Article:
How do I apply? MASH is sufficiently popular that PG&E and SDG&E have stopped accepting new applications. While SCE is accepting new applicants here, they’re landing on a wait-list. The AB 693 program is still under development.
What does it do? This program seeks to lower energy costs by weatherizing homes inhabited by low-income residents, both renters and owners. It funds tools like extra insulation, sealing, and energy-efficient appliances such as refrigerators, furnaces and low-flow showerheads.
Who is it for? It’s open to households earning below 200 percent of the federal poverty line but limited to areas served by participating investor-owned utilities.
How much has it spent? Between 2003 and 2013, the program served more than 2.6 million homes for a cost of $2.24 billion, with the average cost in 2013 penciling out at around $970 per home. Funding comes from a “public goods charge” on utility bills.
How do I apply? Learn if you’re eligible and how to contact your utility at www.cpuc.ca.gov/PUC/energy/Low+Income/liee.htm.
What does it do? This program installs energy-saving devices like solar panels and solar-powered water heaters in low-income households.
Who is it for? Households located in communities designated as disadvantaged under that formula taking into account both economic indicators like income and air quality data. Here’s a map detailing where those areas lie.
How much has it spent? The program draws its funding from cap-and-trade and received $75 million in last year’s budget. The California Department of Community Services and Development has set aside $18.7 million to install solar panels on an anticipated 1,800 single-family homes through 2017.
How do I apply? www.csd.ca.gov/Services/FindServicesinYourArea.aspx
What does it do? This program offers cash rebates for installing solar-powered water heating technology.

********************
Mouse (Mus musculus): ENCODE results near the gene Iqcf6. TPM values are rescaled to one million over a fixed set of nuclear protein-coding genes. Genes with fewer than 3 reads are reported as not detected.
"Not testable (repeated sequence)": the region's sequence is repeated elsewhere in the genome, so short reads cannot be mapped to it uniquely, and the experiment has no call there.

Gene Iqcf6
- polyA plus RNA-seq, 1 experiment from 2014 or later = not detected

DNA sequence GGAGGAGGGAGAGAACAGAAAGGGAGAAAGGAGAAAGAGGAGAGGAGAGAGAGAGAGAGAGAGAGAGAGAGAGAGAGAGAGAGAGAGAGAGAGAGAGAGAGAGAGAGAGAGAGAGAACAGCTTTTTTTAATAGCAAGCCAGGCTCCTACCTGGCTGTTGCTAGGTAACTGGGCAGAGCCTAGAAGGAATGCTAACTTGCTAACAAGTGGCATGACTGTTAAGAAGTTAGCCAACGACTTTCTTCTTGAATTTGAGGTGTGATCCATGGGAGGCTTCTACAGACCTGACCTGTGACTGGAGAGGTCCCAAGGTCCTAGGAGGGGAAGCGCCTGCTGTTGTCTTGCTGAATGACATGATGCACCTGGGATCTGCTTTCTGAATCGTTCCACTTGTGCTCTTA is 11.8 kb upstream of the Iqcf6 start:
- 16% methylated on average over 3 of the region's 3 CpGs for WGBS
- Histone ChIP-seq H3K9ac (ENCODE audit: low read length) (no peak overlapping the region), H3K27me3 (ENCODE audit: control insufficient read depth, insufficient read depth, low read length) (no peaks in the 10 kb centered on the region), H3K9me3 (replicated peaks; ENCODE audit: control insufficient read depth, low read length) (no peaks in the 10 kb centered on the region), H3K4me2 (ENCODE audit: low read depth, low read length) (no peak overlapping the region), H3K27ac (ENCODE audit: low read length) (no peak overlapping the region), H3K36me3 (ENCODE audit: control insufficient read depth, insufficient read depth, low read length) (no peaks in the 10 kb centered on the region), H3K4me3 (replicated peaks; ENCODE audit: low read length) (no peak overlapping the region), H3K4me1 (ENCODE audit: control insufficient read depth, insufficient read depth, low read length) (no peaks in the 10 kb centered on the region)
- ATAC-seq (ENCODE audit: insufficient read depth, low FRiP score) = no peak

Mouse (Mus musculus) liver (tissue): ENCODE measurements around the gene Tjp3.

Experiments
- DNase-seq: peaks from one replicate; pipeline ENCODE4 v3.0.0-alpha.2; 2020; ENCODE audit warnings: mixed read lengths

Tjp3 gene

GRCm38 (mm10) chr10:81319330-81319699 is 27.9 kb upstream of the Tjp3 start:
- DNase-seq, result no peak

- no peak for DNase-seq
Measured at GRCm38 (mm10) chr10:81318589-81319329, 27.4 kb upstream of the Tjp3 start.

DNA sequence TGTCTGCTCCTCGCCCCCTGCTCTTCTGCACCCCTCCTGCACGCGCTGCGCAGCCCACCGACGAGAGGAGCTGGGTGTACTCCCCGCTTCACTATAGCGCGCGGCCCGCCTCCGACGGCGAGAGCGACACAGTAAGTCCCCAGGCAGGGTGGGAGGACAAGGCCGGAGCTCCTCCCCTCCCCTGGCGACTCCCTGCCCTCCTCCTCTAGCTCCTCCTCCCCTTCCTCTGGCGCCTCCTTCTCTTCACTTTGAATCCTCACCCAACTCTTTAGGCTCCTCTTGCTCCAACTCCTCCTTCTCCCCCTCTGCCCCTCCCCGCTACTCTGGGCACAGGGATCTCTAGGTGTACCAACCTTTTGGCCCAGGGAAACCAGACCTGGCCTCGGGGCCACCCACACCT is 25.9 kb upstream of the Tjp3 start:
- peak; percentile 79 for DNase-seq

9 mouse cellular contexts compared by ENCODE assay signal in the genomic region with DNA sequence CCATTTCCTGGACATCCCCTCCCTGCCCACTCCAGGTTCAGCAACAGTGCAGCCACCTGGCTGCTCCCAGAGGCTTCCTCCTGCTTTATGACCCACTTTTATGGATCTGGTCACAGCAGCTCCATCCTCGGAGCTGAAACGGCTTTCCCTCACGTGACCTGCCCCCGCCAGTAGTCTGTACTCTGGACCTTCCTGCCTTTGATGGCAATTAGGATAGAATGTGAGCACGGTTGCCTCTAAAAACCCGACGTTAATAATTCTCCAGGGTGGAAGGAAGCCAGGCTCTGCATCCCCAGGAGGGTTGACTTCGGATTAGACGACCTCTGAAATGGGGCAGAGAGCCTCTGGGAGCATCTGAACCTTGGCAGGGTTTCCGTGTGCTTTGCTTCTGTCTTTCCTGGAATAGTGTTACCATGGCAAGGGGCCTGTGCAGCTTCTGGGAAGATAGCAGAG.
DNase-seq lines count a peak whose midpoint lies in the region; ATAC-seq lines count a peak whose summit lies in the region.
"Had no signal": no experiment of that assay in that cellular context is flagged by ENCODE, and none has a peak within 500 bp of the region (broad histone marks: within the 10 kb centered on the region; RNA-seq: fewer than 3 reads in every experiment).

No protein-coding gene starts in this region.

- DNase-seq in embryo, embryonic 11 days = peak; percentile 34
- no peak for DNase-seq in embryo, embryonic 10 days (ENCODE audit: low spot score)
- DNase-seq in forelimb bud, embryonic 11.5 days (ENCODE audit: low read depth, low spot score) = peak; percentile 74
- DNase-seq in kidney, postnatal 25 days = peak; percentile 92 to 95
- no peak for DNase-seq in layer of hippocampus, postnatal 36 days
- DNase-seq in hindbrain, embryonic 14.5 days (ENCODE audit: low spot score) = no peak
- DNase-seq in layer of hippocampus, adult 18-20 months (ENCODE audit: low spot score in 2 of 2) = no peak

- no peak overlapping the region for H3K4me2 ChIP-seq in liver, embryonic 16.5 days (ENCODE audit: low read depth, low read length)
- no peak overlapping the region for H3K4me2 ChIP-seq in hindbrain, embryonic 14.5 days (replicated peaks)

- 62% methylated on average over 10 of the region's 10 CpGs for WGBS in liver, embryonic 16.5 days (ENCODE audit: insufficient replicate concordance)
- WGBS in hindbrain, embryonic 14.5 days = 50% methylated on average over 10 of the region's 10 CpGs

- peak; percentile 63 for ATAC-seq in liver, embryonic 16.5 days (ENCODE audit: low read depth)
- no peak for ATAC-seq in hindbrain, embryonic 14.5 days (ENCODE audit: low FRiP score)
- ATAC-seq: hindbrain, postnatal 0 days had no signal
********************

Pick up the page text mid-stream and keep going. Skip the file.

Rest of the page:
Who is it for? Residents or commercial tenants who fall into the service territory of Pacific Gas & Electric, Southern California Edison, Southern California Gas, and San Diego Gas & Electric.
How much has it spent? So far the program has seen around 3,500 applications and sent $22.2 million to low-income residential households.
How do I apply? www.gosolarcalifornia.com/solarwater/index.php
What does it do? Prods Californians into scrapping their old cars by offering cash rebates to turn in vehicles.
Who is it for? People with household income less than 225 percent of the federal poverty threshold can get $1,500 per vehicle.
Building on that, a pilot project called Plus Up – available to residents of the San Joaquin Valley Air Pollution Control District and the South Coast Air Quality Management District – provides funding for poorer Californians to replace their scrapped car with a low emission vehicle. Depending on how little money applicants make, they can receive between $6,500 and $9,500.
How much has it spent? The larger initiative gets about $30 million annually, funded by a $1 charge on vehicle registrations. The state has allocated $10 million in cap-and-trade funds for the pilot projects, which have so far issued about 400 vouchers at a cumulative cost of about $2.7 million.
7. The Clean Vehicle Rebate Project
What does it do? This program offers rebates worth up to $5,000 for Californians who purchase or lease low- or zero-emission vehicles.
Who is it for? Anyone can take advantage of this program for now, but the Air Resources Board intends to impose an income cap and augment the rebates for lower-income applicants.
How much has it spent? So far, a slender fraction of the money has gone to people living in disadvantaged areas: of 124,127 rebates supplied at a value of $263.2 million, just 7,641 rebates worth about $16 million have gone to people living in census tracts designated as disadvantaged. The ARB approved another $163 million for the program via cap-and-trade.
How do I apply? cleanvehiclerebate.org/eng/eligible-vehicles